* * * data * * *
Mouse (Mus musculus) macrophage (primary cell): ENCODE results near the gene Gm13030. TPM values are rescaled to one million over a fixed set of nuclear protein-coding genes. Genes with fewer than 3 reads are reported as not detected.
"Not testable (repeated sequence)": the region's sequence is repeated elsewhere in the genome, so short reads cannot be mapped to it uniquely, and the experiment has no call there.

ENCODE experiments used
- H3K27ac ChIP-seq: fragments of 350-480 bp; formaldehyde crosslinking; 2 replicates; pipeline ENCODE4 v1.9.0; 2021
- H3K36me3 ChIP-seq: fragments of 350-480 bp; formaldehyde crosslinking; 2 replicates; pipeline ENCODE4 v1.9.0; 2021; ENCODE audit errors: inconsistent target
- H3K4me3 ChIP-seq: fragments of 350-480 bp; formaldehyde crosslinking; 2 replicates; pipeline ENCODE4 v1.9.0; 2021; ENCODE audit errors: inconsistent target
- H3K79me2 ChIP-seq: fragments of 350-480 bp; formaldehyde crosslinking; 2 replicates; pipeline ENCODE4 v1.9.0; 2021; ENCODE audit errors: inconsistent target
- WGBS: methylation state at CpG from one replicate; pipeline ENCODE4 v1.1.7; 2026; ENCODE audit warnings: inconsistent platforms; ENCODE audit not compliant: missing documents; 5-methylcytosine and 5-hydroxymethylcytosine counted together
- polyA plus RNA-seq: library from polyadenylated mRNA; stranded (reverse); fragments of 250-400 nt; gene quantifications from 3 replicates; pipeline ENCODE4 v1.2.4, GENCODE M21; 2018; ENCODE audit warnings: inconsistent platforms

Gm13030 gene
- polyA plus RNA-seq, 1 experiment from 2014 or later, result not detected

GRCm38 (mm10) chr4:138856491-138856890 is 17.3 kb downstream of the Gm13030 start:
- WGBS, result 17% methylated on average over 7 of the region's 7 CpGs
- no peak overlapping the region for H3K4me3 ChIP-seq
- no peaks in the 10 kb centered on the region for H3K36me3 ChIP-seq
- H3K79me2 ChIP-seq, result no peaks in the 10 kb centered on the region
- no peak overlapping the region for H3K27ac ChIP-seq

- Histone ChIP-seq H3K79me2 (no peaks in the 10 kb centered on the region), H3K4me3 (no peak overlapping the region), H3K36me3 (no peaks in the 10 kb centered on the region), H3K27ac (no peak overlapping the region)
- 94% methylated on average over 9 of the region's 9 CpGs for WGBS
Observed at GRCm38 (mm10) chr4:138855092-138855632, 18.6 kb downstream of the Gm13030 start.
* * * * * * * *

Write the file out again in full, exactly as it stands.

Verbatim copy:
Mouse (Mus musculus) macrophage (primary cell): ENCODE results near the gene Gm13030. TPM values are rescaled to one million over a fixed set of nuclear protein-coding genes. Genes with fewer than 3 reads are reported as not detected.
"Not testable (repeated sequence)": the region's sequence is repeated elsewhere in the genome, so short reads cannot be mapped to it uniquely, and the experiment has no call there.

ENCODE experiments used
- H3K27ac ChIP-seq: fragments of 350-480 bp; formaldehyde crosslinking; 2 replicates; pipeline ENCODE4 v1.9.0; 2021
- H3K36me3 ChIP-seq: fragments of 350-480 bp; formaldehyde crosslinking; 2 replicates; pipeline ENCODE4 v1.9.0; 2021; ENCODE audit errors: inconsistent target
- H3K4me3 ChIP-seq: fragments of 350-480 bp; formaldehyde crosslinking; 2 replicates; pipeline ENCODE4 v1.9.0; 2021; ENCODE audit errors: inconsistent target
- H3K79me2 ChIP-seq: fragments of 350-480 bp; formaldehyde crosslinking; 2 replicates; pipeline ENCODE4 v1.9.0; 2021; ENCODE audit errors: inconsistent target
- WGBS: methylation state at CpG from one replicate; pipeline ENCODE4 v1.1.7; 2026; ENCODE audit warnings: inconsistent platforms; ENCODE audit not compliant: missing documents; 5-methylcytosine and 5-hydroxymethylcytosine counted together
- polyA plus RNA-seq: library from polyadenylated mRNA; stranded (reverse); fragments of 250-400 nt; gene quantifications from 3 replicates; pipeline ENCODE4 v1.2.4, GENCODE M21; 2018; ENCODE audit warnings: inconsistent platforms

Gm13030 gene
- polyA plus RNA-seq, 1 experiment from 2014 or later, result not detected

GRCm38 (mm10) chr4:138856491-138856890 is 17.3 kb downstream of the Gm13030 start:
- WGBS, result 17% methylated on average over 7 of the region's 7 CpGs
- no peak overlapping the region for H3K4me3 ChIP-seq
- no peaks in the 10 kb centered on the region for H3K36me3 ChIP-seq
- H3K79me2 ChIP-seq, result no peaks in the 10 kb centered on the region
- no peak overlapping the region for H3K27ac ChIP-seq

- Histone ChIP-seq H3K79me2 (no peaks in the 10 kb centered on the region), H3K4me3 (no peak overlapping the region), H3K36me3 (no peaks in the 10 kb centered on the region), H3K27ac (no peak overlapping the region)
- 94% methylated on average over 9 of the region's 9 CpGs for WGBS
Observed at GRCm38 (mm10) chr4:138855092-138855632, 18.6 kb downstream of the Gm13030 start.